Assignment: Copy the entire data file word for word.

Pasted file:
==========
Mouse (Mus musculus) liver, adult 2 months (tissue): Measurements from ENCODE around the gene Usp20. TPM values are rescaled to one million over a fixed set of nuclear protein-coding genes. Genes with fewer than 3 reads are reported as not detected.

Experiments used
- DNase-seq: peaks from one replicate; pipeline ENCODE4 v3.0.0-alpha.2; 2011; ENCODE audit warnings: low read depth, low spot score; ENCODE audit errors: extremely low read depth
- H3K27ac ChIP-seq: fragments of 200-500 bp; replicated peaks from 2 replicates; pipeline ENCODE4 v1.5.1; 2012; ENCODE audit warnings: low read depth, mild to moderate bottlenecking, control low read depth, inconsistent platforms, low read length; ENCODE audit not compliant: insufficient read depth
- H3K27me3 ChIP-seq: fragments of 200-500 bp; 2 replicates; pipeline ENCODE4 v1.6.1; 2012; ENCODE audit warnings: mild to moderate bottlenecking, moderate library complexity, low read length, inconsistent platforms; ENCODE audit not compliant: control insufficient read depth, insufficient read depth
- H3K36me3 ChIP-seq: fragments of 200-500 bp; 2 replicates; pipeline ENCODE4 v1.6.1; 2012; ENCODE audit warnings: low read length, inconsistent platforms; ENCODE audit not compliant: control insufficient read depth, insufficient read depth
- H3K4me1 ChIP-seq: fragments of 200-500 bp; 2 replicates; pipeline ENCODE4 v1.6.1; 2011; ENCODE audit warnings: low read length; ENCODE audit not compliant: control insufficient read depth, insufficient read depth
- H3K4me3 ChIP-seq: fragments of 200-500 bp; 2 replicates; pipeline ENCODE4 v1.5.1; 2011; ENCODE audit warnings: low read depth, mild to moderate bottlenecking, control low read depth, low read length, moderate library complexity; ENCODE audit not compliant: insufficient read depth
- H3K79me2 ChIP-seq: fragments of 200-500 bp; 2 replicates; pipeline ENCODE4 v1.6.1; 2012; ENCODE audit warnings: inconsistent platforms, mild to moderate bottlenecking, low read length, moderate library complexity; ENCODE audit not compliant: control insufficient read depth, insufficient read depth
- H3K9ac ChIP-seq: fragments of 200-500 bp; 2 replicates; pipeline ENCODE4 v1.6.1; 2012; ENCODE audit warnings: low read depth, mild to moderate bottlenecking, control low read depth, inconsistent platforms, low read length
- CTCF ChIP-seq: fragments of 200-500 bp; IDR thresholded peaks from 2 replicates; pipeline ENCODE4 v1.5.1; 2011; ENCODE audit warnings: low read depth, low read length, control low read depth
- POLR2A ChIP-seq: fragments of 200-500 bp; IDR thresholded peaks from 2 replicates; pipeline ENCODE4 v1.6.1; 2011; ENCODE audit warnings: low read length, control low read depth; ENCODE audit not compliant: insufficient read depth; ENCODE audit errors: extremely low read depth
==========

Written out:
Mouse (Mus musculus) liver, adult 2 months (tissue): Measurements from ENCODE around the gene Usp20. TPM values are rescaled to one million over a fixed set of nuclear protein-coding genes. Genes with fewer than 3 reads are reported as not detected.

Experiments used
- DNase-seq: peaks from one replicate; pipeline ENCODE4 v3.0.0-alpha.2; 2011; ENCODE audit warnings: low read depth, low spot score; ENCODE audit errors: extremely low read depth
- H3K27ac ChIP-seq: fragments of 200-500 bp; replicated peaks from 2 replicates; pipeline ENCODE4 v1.5.1; 2012; ENCODE audit warnings: low read depth, mild to moderate bottlenecking, control low read depth, inconsistent platforms, low read length; ENCODE audit not compliant: insufficient read depth
- H3K27me3 ChIP-seq: fragments of 200-500 bp; 2 replicates; pipeline ENCODE4 v1.6.1; 2012; ENCODE audit warnings: mild to moderate bottlenecking, moderate library complexity, low read length, inconsistent platforms; ENCODE audit not compliant: control insufficient read depth, insufficient read depth
- H3K36me3 ChIP-seq: fragments of 200-500 bp; 2 replicates; pipeline ENCODE4 v1.6.1; 2012; ENCODE audit warnings: low read length, inconsistent platforms; ENCODE audit not compliant: control insufficient read depth, insufficient read depth
- H3K4me1 ChIP-seq: fragments of 200-500 bp; 2 replicates; pipeline ENCODE4 v1.6.1; 2011; ENCODE audit warnings: low read length; ENCODE audit not compliant: control insufficient read depth, insufficient read depth
- H3K4me3 ChIP-seq: fragments of 200-500 bp; 2 replicates; pipeline ENCODE4 v1.5.1; 2011; ENCODE audit warnings: low read depth, mild to moderate bottlenecking, control low read depth, low read length, moderate library complexity; ENCODE audit not compliant: insufficient read depth
- H3K79me2 ChIP-seq: fragments of 200-500 bp; 2 replicates; pipeline ENCODE4 v1.6.1; 2012; ENCODE audit warnings: inconsistent platforms, mild to moderate bottlenecking, low read length, moderate library complexity; ENCODE audit not compliant: control insufficient read depth, insufficient read depth
- H3K9ac ChIP-seq: fragments of 200-500 bp; 2 replicates; pipeline ENCODE4 v1.6.1; 2012; ENCODE audit warnings: low read depth, mild to moderate bottlenecking, control low read depth, inconsistent platforms, low read length
- CTCF ChIP-seq: fragments of 200-500 bp; IDR thresholded peaks from 2 replicates; pipeline ENCODE4 v1.5.1; 2011; ENCODE audit warnings: low read depth, low read length, control low read depth
- POLR2A ChIP-seq: fragments of 200-500 bp; IDR thresholded peaks from 2 replicates; pipeline ENCODE4 v1.6.1; 2011; ENCODE audit warnings: low read length, control low read depth; ENCODE audit not compliant: insufficient read depth; ENCODE audit errors: extremely low read depth